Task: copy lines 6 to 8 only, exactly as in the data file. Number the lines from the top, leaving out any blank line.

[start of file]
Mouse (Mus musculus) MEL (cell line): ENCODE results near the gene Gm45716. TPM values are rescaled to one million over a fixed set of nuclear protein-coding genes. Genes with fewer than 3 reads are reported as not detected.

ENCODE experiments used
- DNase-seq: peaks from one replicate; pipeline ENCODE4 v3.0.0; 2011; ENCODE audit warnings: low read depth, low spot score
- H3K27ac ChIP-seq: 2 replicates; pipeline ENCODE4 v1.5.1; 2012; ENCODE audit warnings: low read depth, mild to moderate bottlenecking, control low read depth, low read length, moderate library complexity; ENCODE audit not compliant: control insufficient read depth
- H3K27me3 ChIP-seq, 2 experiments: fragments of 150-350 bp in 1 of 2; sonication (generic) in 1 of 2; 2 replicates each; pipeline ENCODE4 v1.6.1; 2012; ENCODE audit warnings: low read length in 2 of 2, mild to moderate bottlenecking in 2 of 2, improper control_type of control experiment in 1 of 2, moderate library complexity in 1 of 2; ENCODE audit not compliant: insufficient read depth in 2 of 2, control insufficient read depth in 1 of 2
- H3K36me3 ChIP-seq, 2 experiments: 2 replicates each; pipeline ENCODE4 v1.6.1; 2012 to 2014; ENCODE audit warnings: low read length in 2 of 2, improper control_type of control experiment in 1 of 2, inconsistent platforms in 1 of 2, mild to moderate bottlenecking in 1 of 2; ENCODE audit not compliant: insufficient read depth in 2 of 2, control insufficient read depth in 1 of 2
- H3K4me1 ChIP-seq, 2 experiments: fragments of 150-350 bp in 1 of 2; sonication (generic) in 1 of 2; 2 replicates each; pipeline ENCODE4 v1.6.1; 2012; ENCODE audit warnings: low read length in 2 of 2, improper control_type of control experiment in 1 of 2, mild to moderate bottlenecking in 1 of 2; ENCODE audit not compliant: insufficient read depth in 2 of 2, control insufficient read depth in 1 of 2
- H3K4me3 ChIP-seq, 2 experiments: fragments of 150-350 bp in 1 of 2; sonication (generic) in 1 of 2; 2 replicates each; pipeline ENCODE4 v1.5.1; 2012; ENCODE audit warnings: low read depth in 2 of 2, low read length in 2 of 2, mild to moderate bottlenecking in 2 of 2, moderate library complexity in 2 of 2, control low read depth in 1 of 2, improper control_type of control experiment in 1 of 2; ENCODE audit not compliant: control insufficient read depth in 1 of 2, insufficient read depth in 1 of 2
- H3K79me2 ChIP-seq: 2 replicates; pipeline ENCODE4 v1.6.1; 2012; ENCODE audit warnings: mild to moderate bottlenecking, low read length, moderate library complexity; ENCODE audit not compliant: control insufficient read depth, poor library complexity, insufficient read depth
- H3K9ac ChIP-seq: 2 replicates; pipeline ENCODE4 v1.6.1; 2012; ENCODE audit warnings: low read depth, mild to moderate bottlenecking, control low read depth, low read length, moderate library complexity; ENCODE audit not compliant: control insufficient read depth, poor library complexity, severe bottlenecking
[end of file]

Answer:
- H3K36me3 ChIP-seq, 2 experiments: 2 replicates each; pipeline ENCODE4 v1.6.1; 2012 to 2014; ENCODE audit warnings: low read length in 2 of 2, improper control_type of control experiment in 1 of 2, inconsistent platforms in 1 of 2, mild to moderate bottlenecking in 1 of 2; ENCODE audit not compliant: insufficient read depth in 2 of 2, control insufficient read depth in 1 of 2
- H3K4me1 ChIP-seq, 2 experiments: fragments of 150-350 bp in 1 of 2; sonication (generic) in 1 of 2; 2 replicates each; pipeline ENCODE4 v1.6.1; 2012; ENCODE audit warnings: low read length in 2 of 2, improper control_type of control experiment in 1 of 2, mild to moderate bottlenecking in 1 of 2; ENCODE audit not compliant: insufficient read depth in 2 of 2, control insufficient read depth in 1 of 2
- H3K4me3 ChIP-seq, 2 experiments: fragments of 150-350 bp in 1 of 2; sonication (generic) in 1 of 2; 2 replicates each; pipeline ENCODE4 v1.5.1; 2012; ENCODE audit warnings: low read depth in 2 of 2, low read length in 2 of 2, mild to moderate bottlenecking in 2 of 2, moderate library complexity in 2 of 2, control low read depth in 1 of 2, improper control_type of control experiment in 1 of 2; ENCODE audit not compliant: control insufficient read depth in 1 of 2, insufficient read depth in 1 of 2